{Traveling to space is about to get a good deal easier

San Francisco-based SpaceVR is set to become the world’s first platform for creating , cinematic, virtual space tourism that was live using miniature satellites equipped with complex VR cameras. The company has just declared that they've raised a respectable amount of seed financing led by a $1 million investment from another along with Shanda Group $250,000 from Skywood Capital. The investments will be used to accelerate the continuing development and launch of SpaceVR’s Overview 1, what they're saying will function as the world’s very first virtual reality camera satellite.
SpaceVR is based in the centre of San Francisco’s emerging nano-satellite sector. The startup is looking to make the most of the latest in miniaturized satellite technology to create breathtaking and immersive space travel encounters that can be seen on all present virtual reality apparatus. SpaceVR’s state of the art satellites, called Overview 1, will give users unbelievable panoramic views of Earth from space and enable them to experience the really first 360-degree video content from Low Earth Orbit. SpaceVR Creator and CEO Ryan Holmes will be introducing Overview 1 during his keynote remarks titled “VR Space Exploration” at the 2016 Silicon Valley Virtual Reality Expo, in San Jose.
SpaceVR and their Overview 1 satellite gives you the ability to experience space.
Their Overview 1 satellite and SpaceVR allows you to experience space in 360 virtual reality.
At the root of every major issue – climate change, education systems that are poor, war, poverty – there's an error in view that these matters do we are affected by ’t, that these things are not joint. We assembled Overview 1 to alter this. Opening up space tourism for everyone will provide a new viewpoint in how we process information and how we see our world. Astronauts who have had the chance to to encounter Earth and outer space beyond its boundaries share this view and it has inspired them to champion a means that is better. We believe that this can be the greatest precedence for humankind right now,” described Holmes.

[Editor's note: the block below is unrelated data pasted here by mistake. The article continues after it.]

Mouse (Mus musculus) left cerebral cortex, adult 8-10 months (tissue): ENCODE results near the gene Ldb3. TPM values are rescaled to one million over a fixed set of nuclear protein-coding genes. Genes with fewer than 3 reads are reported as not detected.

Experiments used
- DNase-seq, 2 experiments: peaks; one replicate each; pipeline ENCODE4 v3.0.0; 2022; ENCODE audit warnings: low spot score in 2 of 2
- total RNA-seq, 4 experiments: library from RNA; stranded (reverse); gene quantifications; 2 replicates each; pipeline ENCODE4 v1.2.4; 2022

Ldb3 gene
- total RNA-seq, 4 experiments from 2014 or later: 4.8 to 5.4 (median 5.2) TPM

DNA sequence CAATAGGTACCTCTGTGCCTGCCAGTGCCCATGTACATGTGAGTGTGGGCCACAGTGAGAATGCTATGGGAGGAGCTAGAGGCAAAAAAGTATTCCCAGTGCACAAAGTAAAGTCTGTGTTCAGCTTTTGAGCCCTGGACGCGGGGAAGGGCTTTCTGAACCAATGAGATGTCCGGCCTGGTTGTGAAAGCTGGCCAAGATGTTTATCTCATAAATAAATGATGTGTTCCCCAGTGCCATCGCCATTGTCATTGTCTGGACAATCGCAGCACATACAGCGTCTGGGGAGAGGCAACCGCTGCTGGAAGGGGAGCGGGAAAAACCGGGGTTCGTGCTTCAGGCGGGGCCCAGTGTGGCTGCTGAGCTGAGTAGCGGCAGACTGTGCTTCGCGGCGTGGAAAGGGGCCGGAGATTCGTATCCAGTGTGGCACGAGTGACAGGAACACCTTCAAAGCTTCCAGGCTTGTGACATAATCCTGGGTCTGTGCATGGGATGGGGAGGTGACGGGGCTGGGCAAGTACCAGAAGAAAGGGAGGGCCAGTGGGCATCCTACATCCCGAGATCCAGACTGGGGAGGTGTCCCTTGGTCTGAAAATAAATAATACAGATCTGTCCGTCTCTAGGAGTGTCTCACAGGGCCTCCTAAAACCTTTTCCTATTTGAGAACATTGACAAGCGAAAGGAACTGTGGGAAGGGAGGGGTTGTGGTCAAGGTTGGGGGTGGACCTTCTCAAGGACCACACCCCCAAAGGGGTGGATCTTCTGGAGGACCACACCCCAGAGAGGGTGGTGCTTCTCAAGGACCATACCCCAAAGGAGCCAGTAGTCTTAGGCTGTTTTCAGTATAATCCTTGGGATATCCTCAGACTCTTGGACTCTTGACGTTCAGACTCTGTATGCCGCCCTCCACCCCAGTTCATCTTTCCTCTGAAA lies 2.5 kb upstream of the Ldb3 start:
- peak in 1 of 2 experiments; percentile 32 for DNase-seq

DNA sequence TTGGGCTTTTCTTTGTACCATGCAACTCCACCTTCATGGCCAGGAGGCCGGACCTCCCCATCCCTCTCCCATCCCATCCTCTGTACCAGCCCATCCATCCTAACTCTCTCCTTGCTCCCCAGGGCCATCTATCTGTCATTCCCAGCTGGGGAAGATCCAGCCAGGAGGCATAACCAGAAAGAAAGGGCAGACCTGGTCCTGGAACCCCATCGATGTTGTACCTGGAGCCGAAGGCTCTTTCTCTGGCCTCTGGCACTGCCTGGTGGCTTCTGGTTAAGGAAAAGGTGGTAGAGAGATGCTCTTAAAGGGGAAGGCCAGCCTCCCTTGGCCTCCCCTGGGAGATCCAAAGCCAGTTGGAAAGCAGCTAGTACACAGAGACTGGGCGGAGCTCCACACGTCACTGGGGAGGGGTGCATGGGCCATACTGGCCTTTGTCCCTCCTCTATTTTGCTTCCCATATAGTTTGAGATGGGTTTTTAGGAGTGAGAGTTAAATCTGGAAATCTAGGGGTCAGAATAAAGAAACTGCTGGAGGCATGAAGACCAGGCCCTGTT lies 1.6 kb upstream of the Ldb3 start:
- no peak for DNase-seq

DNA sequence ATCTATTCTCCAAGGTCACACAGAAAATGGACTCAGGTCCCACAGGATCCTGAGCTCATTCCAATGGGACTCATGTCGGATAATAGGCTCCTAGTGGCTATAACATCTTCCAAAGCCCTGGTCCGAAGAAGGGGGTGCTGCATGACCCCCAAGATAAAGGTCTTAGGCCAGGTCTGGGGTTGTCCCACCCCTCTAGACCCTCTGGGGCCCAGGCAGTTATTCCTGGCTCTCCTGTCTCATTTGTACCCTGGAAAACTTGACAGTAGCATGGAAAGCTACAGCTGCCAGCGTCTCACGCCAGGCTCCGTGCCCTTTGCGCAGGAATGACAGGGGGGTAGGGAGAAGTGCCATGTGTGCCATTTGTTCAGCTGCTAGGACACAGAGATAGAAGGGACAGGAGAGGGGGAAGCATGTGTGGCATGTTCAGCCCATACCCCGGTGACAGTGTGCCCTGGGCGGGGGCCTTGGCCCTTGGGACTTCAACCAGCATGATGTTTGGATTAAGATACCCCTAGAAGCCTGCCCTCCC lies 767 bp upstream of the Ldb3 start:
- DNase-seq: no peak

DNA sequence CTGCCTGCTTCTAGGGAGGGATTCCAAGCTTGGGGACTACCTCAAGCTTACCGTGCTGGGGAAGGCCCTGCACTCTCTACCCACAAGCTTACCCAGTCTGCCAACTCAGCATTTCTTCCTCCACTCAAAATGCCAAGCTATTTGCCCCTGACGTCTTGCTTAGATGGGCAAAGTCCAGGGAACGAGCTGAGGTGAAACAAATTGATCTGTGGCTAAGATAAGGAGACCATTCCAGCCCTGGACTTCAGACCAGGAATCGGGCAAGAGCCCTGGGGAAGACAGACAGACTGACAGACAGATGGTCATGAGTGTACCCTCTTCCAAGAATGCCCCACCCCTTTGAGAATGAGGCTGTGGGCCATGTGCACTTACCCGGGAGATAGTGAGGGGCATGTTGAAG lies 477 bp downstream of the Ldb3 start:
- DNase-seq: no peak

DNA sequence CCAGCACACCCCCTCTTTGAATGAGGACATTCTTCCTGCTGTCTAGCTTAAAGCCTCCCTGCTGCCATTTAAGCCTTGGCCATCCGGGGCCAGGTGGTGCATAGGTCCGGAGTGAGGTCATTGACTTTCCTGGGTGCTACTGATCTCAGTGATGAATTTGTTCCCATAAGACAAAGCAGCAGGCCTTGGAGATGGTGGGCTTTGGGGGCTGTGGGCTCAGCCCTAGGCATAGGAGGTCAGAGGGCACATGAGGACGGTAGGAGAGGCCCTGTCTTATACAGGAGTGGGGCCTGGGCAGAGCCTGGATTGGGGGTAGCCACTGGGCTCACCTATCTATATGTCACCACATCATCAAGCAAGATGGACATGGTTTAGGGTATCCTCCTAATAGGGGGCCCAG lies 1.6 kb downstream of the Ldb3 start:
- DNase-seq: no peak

The Overview 1 micro satellite.
The Overview 1 micro satellite.
The miniature Overview 1 virtual reality satellite is equipped with two 4K detectors which have been paired with a 2D 360° camera and several broad field of view lenses that can capture an immersive sphere of video. The VR satellites will offer you users an unprecedented view of space, and the planet Earth that has only been accessible to some handful of astronauts that are fortunate. Now the plan is to launch a fleet of Earthbound Overview 1 satellites, though send their cameras through the entire solar system and the company hopes to expand much beyond our planet.
After the successful funding of the Kickstarter campaign and today this first round of investments, SpaceVR is on track to have their first demonstration Overview 1 satellite operational as soon as early 2017 and launched. While the satellite and the essential earth communication systems continue to be developed, the firm will even be focusing on content delivery and distribution channels for their 3D orbital experiences. Although I ca’t imagine the firm will have much trouble finding interest, locating the right outlet is an essential step.
It is possible to view the SpaceVR Kickstarter video here: